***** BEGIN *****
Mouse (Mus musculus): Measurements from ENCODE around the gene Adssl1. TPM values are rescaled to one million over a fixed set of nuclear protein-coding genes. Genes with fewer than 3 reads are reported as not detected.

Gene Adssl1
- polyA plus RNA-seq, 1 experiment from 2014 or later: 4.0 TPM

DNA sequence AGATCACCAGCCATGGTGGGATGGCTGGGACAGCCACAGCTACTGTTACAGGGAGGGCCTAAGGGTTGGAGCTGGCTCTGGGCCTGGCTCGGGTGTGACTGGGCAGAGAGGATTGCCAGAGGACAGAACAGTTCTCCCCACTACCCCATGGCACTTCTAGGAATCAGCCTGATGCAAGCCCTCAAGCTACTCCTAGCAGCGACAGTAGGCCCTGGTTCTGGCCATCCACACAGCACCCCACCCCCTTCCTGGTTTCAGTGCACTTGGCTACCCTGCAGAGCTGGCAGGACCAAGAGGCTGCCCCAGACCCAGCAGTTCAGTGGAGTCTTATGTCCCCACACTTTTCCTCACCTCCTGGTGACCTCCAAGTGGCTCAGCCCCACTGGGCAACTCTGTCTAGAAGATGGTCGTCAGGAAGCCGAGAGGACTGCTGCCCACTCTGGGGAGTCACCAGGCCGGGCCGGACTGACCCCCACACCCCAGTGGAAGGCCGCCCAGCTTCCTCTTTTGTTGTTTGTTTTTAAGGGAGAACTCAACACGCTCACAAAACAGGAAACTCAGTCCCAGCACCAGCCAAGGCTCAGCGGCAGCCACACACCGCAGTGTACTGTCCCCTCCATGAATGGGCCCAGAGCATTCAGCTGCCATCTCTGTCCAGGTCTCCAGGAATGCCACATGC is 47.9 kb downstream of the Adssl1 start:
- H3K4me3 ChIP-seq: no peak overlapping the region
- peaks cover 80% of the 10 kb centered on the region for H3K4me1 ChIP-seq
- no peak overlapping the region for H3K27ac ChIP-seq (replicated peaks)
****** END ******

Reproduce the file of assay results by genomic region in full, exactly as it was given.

Mouse (Mus musculus): Measurements from ENCODE around the gene Adssl1. TPM values are rescaled to one million over a fixed set of nuclear protein-coding genes. Genes with fewer than 3 reads are reported as not detected.

Gene Adssl1
- polyA plus RNA-seq, 1 experiment from 2014 or later: 4.0 TPM

DNA sequence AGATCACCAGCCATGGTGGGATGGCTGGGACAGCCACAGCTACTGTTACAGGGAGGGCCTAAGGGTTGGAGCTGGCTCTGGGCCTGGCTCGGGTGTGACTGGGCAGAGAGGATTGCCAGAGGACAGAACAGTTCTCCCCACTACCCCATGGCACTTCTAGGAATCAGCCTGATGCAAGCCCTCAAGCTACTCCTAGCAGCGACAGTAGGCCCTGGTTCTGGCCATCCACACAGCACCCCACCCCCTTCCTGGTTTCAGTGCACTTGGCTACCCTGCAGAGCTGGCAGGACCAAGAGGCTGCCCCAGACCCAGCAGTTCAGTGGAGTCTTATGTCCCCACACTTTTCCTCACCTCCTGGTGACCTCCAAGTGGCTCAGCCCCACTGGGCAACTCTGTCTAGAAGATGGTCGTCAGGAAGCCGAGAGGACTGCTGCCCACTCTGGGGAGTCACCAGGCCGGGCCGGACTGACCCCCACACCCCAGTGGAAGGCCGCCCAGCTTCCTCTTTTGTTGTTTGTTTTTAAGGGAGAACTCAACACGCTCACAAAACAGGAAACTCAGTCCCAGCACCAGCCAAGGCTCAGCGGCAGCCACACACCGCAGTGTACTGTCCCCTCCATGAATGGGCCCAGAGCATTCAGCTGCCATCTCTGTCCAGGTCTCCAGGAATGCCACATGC is 47.9 kb downstream of the Adssl1 start:
- H3K4me3 ChIP-seq: no peak overlapping the region
- peaks cover 80% of the 10 kb centered on the region for H3K4me1 ChIP-seq
- no peak overlapping the region for H3K27ac ChIP-seq (replicated peaks)